The first to arrive were four Pucaras from Grupo 3, on the 2nd of April. The S-2E trackers arrived on the 3rd but had left within ten days.
The five S-2 Trackers conducted 528 flying hours over 112 sorties from Stanley. Two Skyvan’s (PA-50 and PA-54) and a Puma (PA-13) were used for search and rescue and general transportation tasks.
The FIGAS Islander was also pressed into service, flown by LADE pilots in multiple sorties totalling 30 hours.
Perhaps the most important early arrival was the FAA’s Westinghouse AN/TPS-43F 3D radar, on the 2nd of April. Although originally intended to enhance local air traffic control it would go on to be a vital component of the Argentine defence of the islands, and one that despite the UK’s best efforts, remain operational until surrender.
It was first sited near the airport but then moved to Port Stanley on the 13th of April and disguised amongst a number of civilian houses, civilian houses the Argentine forces did, in fact, pay rent for. A dummy was left in its place. The FAA used the modern Westinghouse AN/TYP-43F and supporting Ejercito Cardion AN/TPS-44 radar with a great deal of skill, using its capabilities to extrapolate the location of the aircraft carriers by plotting Harrier movements for example. The Cardion AN/TPS-44 was initially deployed to Sapper Hill but was also moved into Port Stanley.
Providing local air defence for the airport and surrounding areas were a plethora of systems; Roland, Tigercat and a number of different types of radar guided (Skyguard and Super Fledermaus) and manually aimed medium calibre automatic weapons. The air defence system was formidable and would also be used to provide advanced warning of ships approaching to attack the area using their guns, specifically, the Cardion radar.
Later in the conflict, they would also be used to support the ground launched Exocet attacks and counter NGS using the Argentine 155mm artillery.
On the 3rd of April 1982, the UN passed Resolution 502, demanding the withdrawal of Argentine forces, a cessation of hostilities and a political solution. This came as a surprise to the Argentine leadership, they genuinely thought the UN would support their intervention.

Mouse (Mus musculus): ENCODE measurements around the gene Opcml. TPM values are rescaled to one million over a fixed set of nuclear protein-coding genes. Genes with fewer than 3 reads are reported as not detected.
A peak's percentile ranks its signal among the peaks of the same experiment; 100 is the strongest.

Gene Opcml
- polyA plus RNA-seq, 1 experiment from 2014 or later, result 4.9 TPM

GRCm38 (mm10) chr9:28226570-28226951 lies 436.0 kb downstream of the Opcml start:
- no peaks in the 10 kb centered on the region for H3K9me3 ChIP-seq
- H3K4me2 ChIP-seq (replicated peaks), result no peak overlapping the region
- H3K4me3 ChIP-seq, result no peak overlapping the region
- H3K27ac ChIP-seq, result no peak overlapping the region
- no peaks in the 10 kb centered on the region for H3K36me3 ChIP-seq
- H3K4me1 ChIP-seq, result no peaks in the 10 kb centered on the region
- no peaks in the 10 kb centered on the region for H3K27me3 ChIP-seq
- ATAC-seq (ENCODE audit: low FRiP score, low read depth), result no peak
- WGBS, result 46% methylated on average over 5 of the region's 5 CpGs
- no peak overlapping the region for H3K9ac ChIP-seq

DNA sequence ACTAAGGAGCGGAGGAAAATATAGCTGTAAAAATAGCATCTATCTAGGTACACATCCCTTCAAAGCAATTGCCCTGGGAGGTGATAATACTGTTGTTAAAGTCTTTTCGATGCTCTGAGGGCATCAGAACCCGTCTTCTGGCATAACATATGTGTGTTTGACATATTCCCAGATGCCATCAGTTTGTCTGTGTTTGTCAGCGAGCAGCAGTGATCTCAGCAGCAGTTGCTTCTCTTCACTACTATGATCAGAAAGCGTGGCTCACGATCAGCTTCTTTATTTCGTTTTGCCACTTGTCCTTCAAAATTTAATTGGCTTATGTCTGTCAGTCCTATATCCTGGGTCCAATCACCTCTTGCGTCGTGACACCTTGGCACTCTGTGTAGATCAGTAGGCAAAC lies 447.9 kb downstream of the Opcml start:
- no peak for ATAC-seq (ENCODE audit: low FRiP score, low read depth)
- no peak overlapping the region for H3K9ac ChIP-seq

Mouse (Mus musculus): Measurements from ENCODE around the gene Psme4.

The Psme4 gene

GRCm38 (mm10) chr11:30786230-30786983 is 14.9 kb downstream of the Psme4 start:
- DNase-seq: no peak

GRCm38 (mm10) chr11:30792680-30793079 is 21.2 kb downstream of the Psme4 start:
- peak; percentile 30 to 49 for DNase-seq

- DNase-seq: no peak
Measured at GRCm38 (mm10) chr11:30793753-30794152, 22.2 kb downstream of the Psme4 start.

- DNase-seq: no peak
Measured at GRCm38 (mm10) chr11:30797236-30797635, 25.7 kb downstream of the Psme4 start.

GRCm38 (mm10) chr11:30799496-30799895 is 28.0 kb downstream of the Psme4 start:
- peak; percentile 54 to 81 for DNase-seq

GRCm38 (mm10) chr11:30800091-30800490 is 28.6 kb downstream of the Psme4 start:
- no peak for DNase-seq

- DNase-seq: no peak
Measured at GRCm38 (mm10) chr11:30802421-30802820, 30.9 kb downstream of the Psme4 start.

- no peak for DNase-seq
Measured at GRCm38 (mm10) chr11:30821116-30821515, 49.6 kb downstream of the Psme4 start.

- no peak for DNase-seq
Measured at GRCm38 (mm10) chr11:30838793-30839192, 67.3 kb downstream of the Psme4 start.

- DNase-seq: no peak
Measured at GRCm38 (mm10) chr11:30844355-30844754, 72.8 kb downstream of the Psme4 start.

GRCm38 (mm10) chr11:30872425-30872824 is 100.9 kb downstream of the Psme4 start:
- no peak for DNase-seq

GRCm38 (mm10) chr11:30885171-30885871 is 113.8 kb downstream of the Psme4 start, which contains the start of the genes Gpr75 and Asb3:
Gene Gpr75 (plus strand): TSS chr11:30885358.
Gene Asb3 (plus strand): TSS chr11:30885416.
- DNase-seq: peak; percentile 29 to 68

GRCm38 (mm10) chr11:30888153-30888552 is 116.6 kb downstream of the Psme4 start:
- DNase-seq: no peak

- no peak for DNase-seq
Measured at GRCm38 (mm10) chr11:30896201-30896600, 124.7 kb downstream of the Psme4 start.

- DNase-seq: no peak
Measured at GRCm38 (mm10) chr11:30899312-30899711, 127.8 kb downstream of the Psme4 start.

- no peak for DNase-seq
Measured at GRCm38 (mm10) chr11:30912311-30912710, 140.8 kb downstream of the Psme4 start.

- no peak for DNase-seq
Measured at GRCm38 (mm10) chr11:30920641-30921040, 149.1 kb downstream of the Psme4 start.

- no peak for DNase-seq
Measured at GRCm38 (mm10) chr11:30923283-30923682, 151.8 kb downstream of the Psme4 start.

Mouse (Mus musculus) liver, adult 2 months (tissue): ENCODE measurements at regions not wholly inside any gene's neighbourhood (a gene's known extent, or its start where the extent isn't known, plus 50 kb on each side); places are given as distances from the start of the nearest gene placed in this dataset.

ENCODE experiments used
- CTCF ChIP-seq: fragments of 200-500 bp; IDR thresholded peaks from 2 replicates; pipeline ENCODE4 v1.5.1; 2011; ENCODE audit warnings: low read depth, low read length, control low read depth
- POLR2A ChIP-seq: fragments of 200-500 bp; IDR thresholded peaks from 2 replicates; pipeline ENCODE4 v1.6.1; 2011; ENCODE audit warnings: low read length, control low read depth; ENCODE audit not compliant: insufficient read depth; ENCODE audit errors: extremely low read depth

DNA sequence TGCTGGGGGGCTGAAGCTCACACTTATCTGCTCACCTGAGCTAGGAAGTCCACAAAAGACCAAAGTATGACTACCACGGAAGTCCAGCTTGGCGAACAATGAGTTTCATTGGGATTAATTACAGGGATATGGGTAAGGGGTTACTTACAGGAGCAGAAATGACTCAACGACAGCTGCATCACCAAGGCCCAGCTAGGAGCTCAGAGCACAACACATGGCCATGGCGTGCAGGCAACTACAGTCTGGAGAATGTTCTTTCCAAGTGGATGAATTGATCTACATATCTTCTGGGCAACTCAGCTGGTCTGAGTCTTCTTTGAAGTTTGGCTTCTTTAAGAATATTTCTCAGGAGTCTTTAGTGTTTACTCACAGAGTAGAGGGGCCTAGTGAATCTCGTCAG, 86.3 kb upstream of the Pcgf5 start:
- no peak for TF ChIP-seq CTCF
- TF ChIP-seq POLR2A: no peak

By then, the ‘British Military Machine’ was starting to move…
By the 7th of April there was a realisation in the minds of the Argentine leadership that the world, and more importantly, the UK, was not going to accept the status quo.
This precipitated a crash programme of reinforcement and because of the Maritime Exclusion Zone declared by the UK on the 12th of April and the fear of British submarines meant the bulk of this additional equipment and other stores would have to travel through ‘BAM Malvinas’.
Equipment was taken off ships and broken down for transport via the hard pressed C-130 force.
By the 10th, the operational tempo of this airlift operation had increased markedly, as had the type of equipment by now streaming into Stanley, radar equipment, anti-aircraft guns, artillery and vehicles, for example.
The image below shows an Argentine reconnaissance photograph of the airport on the 18th of April 1982.
By the time of the start of combat operations at the beginning of May, the combined Argentine force included 46 aircraft, these would be joined by an additional 12 Pucara and 2 MB339 in May.
They operated from the three main locations of Pebble Island, Stanley and Goose Green, the latter two protected by a formidable integrated air defence system.
Of the 60 aircraft thus deployed, only three would escape destruction or capture.
If April was a busy but peaceful month, May was to be very different.